Herrmann: I don't think anything has remained the same except for the rules. In the past it was quite simple: Accelerator, brake, clutch, steering wheel, finished. Nowadays, all the electronics are controlled from the pit. Niki Lauda once undiplomatically said that a monkey could drive today's cars. Nothing against you, Timo! (laughs) You still have to be able to drive today, but it's completely different now because of the electronics. What has remained the same is that everyone tries to do their best with the technical conditions of their time.
Bernhard: The enthusiasm and passion of the drivers are still as great as ever. When I talk to Hans, we understand each other immediately, even if decades lie between us. In contrast, the technology has changed completely. And the pioneering role of motorsports has remained here. At Porsche, a great deal of motorsports experience has always flowed into series production: the 917 was a high-tech vehicle in 1970, and the 919 with its hybrid drive in 2017. Its technology has also been transferred to the Taycan, for example. Porsche is probably one of the last manufacturers to do this so consistently.
It is said that the first opponent of a racing driver is always the teammate. How does that look in the long run? What does team spirit mean here?
Herrmann: You don't want to defeat each other. Not on the long distance. When you drive as a team, you have the same goal: to win! Back then we were two drivers. I drove in Le Mans with incredibly great people. To achieve victory, you have to coordinate your actions. And you have to treat the car in such a way that it lasts 24 hours and can win.
Bernhard: It's just like Hans said. He describes it wonderfully in his book »Ein Leben für den Rennsport« (A Life for Racing). I gobbled that up when I just went from being a Porsche Junior to a works driver. Richard Attwood was the younger one ...
Herrmann: We were a great team!
Bernhard: ... and you set the course with your experience. I was able to take away a lot for myself as well. In my time we were three drivers in one team. That is perhaps a little bit more difficult. You have to make sure that you take everyone with you. There's no room for the ego of the individual. It's all about bringing the car forward. If you have to take yourself back so that another driver feels more comfortable with the setup, for example, that's the way it is.
In the meantime, they are both in »racing driver retirees«. What do you miss about motorsport? And what not? What does your everyday life look like now?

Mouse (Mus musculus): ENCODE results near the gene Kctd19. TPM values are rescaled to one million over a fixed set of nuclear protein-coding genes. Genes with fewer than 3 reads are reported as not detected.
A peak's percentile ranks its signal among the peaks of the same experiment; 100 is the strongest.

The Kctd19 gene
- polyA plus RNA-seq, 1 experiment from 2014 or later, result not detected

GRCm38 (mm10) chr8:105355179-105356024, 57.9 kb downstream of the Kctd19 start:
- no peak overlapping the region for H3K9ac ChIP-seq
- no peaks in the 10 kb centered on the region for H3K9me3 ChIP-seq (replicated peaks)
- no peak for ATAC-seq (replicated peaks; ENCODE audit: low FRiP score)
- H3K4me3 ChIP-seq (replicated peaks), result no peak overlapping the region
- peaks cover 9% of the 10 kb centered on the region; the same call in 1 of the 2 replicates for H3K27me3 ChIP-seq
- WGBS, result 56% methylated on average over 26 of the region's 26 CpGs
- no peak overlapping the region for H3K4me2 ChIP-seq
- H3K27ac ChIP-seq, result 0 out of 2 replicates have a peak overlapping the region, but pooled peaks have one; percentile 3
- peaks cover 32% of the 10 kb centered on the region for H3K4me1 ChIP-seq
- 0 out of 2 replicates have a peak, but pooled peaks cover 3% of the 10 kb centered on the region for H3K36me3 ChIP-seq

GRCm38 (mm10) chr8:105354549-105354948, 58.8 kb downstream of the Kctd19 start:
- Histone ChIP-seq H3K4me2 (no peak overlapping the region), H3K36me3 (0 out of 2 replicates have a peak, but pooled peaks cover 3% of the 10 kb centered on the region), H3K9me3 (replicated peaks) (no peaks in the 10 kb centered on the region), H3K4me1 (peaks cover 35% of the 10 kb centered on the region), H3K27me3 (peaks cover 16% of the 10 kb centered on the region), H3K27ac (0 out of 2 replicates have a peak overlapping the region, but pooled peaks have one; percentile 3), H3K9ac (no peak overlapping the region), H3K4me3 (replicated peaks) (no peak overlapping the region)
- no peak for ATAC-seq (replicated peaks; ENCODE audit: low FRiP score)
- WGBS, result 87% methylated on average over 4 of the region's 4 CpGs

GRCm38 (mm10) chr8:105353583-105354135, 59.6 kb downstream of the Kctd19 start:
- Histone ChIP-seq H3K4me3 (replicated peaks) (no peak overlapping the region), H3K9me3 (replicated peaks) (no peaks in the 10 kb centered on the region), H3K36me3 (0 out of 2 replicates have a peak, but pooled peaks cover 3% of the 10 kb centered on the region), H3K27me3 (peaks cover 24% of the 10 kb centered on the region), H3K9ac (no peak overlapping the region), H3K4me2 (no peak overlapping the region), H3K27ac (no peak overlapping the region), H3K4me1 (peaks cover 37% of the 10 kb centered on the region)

Herrmann: I miss nothing. I have been racing for 19 years. That was my job and it is over. Unfortunately, because since then I have had to work! (laughs) But at some point, everything comes to an end and a new phase begins. You can't cry over that. Anyway, I have only the best memories of that time and I still get autograph requests every day. That makes me happy and I answer all of them. Only I have this quiet assumption that they think the guy is 92 years old, now he can still answer, he is still alive. Two or three times a week they come with half cars and fenders, on which I then sign. It is very entertaining! (laughs)
Bernhard: With me, it is still very fresh. If there's one thing I don't miss, it's travel. You don't get younger and I want to spend time with my family. As an active racing driver, you've done without a lot. Nevertheless, it was the dream job for me. To deliver this top performance, to balance a car at the limit with the last one or two percent of its capabilities - that's the main reason why we do it. I do miss that.
You haven't quite let go of it anyway...
Bernhard: True. Motorsport is still my life. As a Porsche brand ambassador - that's why we are sitting here together! (laughs) I am very proud of that. And then as team boss of my own racing team.
What have you learned on the track for your life?
Herrmann: That you behave considerately and treat others with respect - whether on the race track, in your normal job, or in traffic. You're not opponents, you should support and help each other. A semi-truck wants to get on the road? Then I'll let it do so. In life as well as now, here and everywhere. When I go out, I want to have a proper conversation with people and be respectful.
Bernhard: Motorsport taught me a lot. I fully agree with Hans. What you also learn: To have discipline. That helps a lot in life.
The best advice you ever got?
Bernhard: The best advice? Wow! (laughs)
Herrmann: One from your grandmother! They often know a lot.
Bernhard: From my grandmother? She always said: Be open and honest with the people. In racing, the best tip came from Roland Kussmaul, my then race engineer in the Junior Team. He always told me to stay on the black stuff of the track! (laughs) That's certainly not wrong.